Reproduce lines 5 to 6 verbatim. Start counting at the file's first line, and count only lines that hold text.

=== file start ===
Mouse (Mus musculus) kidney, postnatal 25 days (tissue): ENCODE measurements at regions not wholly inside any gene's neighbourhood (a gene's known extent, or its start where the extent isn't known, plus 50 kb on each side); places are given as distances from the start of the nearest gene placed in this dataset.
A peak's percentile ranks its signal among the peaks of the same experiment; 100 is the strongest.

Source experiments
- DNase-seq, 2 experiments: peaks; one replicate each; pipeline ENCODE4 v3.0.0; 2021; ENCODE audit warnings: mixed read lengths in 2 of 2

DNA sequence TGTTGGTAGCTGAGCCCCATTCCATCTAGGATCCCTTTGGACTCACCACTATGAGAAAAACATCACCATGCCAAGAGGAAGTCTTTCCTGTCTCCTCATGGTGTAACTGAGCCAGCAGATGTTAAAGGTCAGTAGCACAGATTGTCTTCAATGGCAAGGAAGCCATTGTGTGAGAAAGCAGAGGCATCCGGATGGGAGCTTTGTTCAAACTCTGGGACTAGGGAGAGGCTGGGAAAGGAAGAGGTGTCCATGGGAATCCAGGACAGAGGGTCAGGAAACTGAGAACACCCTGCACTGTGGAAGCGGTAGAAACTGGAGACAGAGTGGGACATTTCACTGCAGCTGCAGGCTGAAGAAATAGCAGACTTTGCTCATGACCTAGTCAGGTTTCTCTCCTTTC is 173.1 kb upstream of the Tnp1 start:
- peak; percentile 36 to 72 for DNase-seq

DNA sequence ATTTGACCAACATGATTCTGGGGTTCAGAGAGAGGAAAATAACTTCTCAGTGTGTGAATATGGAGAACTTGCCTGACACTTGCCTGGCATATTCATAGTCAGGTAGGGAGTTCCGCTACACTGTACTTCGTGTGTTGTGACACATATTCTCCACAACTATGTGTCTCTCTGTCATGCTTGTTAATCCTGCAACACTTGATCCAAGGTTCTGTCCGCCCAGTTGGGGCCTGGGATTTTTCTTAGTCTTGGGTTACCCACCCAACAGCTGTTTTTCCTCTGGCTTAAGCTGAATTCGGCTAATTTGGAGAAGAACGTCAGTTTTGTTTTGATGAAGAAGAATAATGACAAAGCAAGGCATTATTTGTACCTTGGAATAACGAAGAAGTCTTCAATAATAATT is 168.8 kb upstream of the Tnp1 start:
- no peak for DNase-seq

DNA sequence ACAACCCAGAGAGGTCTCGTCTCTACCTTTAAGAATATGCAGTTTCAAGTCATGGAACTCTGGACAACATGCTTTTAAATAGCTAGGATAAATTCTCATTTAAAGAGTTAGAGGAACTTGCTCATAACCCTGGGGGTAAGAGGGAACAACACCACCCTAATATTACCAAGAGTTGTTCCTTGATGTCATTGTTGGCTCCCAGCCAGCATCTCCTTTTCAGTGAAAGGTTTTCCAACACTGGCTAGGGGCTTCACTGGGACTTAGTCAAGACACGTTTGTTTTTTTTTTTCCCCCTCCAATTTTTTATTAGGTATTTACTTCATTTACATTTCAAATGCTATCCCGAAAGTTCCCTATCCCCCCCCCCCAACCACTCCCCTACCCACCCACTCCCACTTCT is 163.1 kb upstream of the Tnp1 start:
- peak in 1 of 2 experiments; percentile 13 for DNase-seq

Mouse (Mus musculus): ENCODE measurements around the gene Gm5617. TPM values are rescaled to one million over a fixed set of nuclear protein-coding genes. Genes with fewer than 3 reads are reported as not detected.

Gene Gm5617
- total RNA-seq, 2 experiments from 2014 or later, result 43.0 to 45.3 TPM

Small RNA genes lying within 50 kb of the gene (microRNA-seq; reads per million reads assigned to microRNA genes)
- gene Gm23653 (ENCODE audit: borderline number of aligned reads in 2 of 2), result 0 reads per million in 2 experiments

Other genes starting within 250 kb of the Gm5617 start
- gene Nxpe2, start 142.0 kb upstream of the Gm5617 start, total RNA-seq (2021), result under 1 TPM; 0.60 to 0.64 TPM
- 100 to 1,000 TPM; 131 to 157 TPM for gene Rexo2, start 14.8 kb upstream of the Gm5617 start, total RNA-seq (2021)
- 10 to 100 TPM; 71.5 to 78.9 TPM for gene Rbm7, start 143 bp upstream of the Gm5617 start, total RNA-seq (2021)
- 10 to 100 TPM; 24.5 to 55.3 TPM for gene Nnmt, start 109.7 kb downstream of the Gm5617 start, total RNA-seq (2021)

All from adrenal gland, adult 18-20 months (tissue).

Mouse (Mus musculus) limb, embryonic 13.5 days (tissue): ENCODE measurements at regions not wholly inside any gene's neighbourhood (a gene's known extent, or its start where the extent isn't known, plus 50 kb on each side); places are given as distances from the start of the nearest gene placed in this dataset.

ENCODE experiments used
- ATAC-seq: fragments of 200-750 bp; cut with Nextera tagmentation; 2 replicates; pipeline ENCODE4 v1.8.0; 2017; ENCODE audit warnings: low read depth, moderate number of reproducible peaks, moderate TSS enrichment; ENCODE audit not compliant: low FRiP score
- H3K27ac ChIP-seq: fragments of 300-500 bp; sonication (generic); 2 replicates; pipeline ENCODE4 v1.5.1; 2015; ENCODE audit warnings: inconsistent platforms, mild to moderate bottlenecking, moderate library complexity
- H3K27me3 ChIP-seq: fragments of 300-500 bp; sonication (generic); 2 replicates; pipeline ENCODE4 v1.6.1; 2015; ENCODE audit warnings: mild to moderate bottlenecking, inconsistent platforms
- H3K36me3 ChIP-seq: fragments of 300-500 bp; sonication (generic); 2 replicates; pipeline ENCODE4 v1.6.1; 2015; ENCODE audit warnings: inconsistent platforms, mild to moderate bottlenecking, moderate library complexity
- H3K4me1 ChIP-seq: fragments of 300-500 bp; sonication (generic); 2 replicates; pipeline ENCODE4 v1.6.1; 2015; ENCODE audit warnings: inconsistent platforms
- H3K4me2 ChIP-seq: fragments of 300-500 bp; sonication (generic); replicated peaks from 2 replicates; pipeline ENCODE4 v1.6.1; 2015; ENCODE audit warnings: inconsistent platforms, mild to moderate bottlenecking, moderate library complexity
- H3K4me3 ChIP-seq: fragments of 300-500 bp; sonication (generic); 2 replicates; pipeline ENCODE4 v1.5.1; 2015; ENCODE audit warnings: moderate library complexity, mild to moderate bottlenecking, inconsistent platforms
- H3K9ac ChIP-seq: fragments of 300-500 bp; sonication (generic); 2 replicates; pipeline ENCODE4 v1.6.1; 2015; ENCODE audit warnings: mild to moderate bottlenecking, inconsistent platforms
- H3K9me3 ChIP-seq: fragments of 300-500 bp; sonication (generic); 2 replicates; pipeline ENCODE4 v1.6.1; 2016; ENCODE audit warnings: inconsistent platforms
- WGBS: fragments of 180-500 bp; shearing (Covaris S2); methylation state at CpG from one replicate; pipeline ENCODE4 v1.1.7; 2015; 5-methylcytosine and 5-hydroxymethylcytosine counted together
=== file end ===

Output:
DNA sequence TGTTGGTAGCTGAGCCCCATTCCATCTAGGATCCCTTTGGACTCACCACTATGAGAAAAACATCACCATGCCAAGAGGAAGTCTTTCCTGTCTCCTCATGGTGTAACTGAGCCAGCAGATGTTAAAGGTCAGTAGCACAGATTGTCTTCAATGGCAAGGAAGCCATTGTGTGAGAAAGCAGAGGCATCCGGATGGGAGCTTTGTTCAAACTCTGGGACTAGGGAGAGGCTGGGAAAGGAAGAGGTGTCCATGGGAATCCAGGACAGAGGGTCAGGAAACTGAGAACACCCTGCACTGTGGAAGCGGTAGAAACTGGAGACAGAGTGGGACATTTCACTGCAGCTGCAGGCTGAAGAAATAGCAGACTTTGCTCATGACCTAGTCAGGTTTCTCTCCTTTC is 173.1 kb upstream of the Tnp1 start:
- peak; percentile 36 to 72 for DNase-seq